Ross Spano may or may not be soon announcing a candidacy for Attorney General, but he was certainly in a more aggressive fundraising mood last month, collecting $13,000 for his campaign coffers. That’s the most he’s raised since January.
The Dover Republican is laying low since it was reported that he is considering joining fellow Hillsborough County Republican Ashley Moody, Jacksonville state Rep. Jay Fant and Pensacola state Rep. Frank White in the contest to succeed Pam Bondi.
Seven of the 17 contributions he received in October in his race for re-election come from political committees, while the rest of his contributors show an interesting dichotomy – with major backing from health care and/or pharmaceutical industries, as well as the alcohol and tobacco industries.
Making the donor roll with $1,000 checks were Florida Blue, pharmaceutical companies Novartis and Pfizer, R. J. Reynolds parent company RAI Services, and alcohol distributor Southern Glazer’s Wine and Spirits.
Spending cam it at just $450 – $350 for accounting and $100 to WebElect.com.
Spano’s House District 59 seat was one that Florida Democrats thought they had a chance of winning in 2016, but Spano easily beat back a challenge from Democrat Rena Frazier, winning 54 to 46 percent.
Spano now has $51,000 in his campaign account, which he could use for a statewide bid. That would put him far behind Moody and Fant in fundraising.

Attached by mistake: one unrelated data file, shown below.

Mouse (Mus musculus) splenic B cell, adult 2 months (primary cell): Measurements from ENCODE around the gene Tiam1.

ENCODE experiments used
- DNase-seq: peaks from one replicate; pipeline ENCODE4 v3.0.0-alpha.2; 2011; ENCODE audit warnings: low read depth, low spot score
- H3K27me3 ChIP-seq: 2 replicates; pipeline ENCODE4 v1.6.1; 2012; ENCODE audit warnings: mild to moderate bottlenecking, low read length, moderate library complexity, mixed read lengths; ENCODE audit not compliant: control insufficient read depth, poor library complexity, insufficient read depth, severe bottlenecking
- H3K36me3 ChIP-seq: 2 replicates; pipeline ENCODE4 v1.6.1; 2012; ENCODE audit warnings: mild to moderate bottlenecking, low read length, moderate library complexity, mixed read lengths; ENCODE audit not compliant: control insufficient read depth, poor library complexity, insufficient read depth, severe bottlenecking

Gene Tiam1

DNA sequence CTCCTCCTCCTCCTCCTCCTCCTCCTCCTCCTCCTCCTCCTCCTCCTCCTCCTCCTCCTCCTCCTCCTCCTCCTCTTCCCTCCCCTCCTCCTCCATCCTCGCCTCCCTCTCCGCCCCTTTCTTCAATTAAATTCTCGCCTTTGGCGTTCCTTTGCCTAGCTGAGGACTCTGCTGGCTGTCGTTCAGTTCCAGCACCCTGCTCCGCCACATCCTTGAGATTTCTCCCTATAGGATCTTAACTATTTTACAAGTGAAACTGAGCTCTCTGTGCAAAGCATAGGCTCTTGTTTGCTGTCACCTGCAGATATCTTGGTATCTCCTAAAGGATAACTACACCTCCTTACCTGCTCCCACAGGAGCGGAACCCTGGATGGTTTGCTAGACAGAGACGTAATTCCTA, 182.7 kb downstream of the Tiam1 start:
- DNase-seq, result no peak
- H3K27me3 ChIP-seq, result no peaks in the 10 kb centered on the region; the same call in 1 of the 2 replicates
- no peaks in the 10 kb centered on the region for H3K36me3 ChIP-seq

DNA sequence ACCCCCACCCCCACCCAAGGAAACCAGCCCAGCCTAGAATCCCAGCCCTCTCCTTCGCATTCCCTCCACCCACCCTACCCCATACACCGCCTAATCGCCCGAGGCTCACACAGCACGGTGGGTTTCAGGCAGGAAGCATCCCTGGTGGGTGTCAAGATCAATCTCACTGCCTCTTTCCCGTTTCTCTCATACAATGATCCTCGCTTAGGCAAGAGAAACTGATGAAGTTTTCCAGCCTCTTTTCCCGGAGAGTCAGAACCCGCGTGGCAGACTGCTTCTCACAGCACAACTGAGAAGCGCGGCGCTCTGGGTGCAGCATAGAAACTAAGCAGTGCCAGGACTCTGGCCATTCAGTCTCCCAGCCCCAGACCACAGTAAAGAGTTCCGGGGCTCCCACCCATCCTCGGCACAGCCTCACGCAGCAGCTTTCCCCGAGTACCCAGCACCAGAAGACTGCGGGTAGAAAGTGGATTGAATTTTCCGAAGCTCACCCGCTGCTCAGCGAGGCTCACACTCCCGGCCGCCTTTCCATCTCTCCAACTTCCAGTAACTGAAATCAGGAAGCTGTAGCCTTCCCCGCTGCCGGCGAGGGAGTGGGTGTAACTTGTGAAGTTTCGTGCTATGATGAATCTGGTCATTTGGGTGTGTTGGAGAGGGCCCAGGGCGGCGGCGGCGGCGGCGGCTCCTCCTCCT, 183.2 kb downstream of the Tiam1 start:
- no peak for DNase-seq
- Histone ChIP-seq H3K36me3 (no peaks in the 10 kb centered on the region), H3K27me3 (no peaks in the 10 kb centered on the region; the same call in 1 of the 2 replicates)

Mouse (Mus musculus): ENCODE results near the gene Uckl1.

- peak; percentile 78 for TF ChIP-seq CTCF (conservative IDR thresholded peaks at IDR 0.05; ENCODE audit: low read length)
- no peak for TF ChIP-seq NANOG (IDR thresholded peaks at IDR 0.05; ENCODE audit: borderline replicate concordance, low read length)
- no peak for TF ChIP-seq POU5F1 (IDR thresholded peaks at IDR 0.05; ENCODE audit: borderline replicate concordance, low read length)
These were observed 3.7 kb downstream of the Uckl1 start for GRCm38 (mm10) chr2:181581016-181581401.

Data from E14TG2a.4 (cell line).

Moody has through her regular campaign and PAC raised more than a million dollars, and has $1.1 million on hand between her campaign account and political committee.
Fant is close behind, though he has yet to file his October finance report, and much of his total comes from a $750,000 loan to his own campaign.
White has likewise has yet to file October numbers; he carried $76,000 over from his House re-election before he moved to the Attorney General partway through last month.
Spano would also be behind in securing endorsements, especially since he hails from the same area as Moody, who announced last week that she now has 20 endorsements from current Florida sheriffs, including most in the Tampa Bay region.
On the same day, White added his third such endorsement during his brief tenure in the race.